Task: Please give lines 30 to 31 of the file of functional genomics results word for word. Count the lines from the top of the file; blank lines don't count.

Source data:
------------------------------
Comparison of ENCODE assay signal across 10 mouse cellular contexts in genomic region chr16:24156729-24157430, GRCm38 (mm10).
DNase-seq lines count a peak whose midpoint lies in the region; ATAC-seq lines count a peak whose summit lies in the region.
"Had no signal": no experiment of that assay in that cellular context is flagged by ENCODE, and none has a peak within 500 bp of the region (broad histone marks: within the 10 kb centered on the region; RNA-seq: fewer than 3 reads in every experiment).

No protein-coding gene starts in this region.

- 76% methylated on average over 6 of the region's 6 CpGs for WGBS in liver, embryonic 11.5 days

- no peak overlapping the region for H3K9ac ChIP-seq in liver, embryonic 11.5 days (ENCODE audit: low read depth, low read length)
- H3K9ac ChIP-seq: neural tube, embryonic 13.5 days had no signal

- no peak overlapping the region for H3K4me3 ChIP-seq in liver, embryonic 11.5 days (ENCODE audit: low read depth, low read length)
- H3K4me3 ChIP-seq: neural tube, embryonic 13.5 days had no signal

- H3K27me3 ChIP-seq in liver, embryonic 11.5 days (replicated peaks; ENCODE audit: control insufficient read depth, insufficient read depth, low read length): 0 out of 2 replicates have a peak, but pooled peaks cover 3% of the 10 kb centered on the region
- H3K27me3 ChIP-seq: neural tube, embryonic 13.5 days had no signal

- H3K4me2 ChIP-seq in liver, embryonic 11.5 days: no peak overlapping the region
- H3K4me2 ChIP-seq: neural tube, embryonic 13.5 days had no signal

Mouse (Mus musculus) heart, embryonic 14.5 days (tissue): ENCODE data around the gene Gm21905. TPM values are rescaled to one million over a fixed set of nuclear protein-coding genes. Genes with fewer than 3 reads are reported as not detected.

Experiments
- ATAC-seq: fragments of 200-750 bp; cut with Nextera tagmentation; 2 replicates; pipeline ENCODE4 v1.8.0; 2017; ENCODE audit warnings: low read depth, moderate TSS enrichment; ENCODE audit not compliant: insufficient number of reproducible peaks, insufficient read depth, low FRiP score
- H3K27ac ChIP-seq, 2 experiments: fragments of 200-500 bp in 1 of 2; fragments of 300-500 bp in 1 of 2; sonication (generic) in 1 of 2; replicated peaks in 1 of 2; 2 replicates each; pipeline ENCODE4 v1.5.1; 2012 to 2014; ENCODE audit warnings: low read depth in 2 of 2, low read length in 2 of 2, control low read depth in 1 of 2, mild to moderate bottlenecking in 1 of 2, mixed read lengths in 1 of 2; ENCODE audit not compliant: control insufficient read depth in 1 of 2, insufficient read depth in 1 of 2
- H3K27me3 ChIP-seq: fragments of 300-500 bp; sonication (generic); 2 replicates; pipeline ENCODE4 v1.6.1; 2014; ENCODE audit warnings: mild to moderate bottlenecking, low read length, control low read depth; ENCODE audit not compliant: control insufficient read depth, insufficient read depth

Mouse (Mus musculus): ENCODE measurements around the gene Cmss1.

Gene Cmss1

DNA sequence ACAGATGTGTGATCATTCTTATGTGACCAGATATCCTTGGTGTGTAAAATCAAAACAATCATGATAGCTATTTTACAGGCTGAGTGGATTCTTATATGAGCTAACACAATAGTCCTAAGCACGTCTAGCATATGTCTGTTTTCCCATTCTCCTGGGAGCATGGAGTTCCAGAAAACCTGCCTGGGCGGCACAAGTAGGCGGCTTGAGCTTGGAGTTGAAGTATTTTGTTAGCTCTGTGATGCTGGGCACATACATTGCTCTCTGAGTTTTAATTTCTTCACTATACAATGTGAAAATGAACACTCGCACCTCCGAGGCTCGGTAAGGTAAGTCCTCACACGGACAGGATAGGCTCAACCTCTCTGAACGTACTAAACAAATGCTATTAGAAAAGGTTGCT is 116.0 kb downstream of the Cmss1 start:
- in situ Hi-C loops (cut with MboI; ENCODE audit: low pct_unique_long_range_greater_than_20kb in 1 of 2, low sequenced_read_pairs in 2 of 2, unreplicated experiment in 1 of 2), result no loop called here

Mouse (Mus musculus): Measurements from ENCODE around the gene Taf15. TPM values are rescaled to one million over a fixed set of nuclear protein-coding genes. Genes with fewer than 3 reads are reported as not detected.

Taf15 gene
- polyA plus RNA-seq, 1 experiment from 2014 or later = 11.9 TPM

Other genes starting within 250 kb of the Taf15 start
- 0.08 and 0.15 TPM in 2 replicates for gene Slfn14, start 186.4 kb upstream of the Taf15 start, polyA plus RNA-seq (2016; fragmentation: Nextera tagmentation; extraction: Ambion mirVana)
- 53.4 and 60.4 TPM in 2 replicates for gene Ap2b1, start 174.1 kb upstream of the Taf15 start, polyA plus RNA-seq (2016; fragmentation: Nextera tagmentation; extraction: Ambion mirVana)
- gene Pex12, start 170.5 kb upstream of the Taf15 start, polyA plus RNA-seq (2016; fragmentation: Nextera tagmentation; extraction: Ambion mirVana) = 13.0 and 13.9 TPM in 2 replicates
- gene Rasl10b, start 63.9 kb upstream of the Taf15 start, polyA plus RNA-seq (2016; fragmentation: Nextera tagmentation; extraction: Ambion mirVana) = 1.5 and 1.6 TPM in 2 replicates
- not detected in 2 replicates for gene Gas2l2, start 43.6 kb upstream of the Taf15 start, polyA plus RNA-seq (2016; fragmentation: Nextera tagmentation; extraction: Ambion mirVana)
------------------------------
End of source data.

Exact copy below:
- gene Rasl10b, start 63.9 kb upstream of the Taf15 start, polyA plus RNA-seq (2016; fragmentation: Nextera tagmentation; extraction: Ambion mirVana) = 1.5 and 1.6 TPM in 2 replicates
- not detected in 2 replicates for gene Gas2l2, start 43.6 kb upstream of the Taf15 start, polyA plus RNA-seq (2016; fragmentation: Nextera tagmentation; extraction: Ambion mirVana)